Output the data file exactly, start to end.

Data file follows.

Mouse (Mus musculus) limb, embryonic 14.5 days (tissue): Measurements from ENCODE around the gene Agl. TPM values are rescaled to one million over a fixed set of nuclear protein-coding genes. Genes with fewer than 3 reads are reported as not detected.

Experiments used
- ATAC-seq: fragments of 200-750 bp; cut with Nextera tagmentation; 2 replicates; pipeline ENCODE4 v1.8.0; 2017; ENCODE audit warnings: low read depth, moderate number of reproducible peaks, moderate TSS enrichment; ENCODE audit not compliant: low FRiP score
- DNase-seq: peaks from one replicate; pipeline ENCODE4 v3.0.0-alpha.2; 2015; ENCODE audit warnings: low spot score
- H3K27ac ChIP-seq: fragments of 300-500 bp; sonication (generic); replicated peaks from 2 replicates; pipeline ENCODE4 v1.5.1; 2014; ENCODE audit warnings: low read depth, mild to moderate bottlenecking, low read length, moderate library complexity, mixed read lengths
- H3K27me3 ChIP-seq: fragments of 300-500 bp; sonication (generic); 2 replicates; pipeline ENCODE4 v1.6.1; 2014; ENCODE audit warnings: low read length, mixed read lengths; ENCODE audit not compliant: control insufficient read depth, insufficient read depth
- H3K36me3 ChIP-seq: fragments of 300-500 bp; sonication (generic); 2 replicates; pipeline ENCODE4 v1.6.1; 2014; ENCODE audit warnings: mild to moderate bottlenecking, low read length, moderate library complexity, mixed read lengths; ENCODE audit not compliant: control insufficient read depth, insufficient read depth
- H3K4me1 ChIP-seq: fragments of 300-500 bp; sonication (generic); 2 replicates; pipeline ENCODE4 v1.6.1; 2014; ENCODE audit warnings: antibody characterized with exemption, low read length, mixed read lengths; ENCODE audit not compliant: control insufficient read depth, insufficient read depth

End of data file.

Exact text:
Mouse (Mus musculus) limb, embryonic 14.5 days (tissue): Measurements from ENCODE around the gene Agl. TPM values are rescaled to one million over a fixed set of nuclear protein-coding genes. Genes with fewer than 3 reads are reported as not detected.

Experiments used
- ATAC-seq: fragments of 200-750 bp; cut with Nextera tagmentation; 2 replicates; pipeline ENCODE4 v1.8.0; 2017; ENCODE audit warnings: low read depth, moderate number of reproducible peaks, moderate TSS enrichment; ENCODE audit not compliant: low FRiP score
- DNase-seq: peaks from one replicate; pipeline ENCODE4 v3.0.0-alpha.2; 2015; ENCODE audit warnings: low spot score
- H3K27ac ChIP-seq: fragments of 300-500 bp; sonication (generic); replicated peaks from 2 replicates; pipeline ENCODE4 v1.5.1; 2014; ENCODE audit warnings: low read depth, mild to moderate bottlenecking, low read length, moderate library complexity, mixed read lengths
- H3K27me3 ChIP-seq: fragments of 300-500 bp; sonication (generic); 2 replicates; pipeline ENCODE4 v1.6.1; 2014; ENCODE audit warnings: low read length, mixed read lengths; ENCODE audit not compliant: control insufficient read depth, insufficient read depth
- H3K36me3 ChIP-seq: fragments of 300-500 bp; sonication (generic); 2 replicates; pipeline ENCODE4 v1.6.1; 2014; ENCODE audit warnings: mild to moderate bottlenecking, low read length, moderate library complexity, mixed read lengths; ENCODE audit not compliant: control insufficient read depth, insufficient read depth
- H3K4me1 ChIP-seq: fragments of 300-500 bp; sonication (generic); 2 replicates; pipeline ENCODE4 v1.6.1; 2014; ENCODE audit warnings: antibody characterized with exemption, low read length, mixed read lengths; ENCODE audit not compliant: control insufficient read depth, insufficient read depth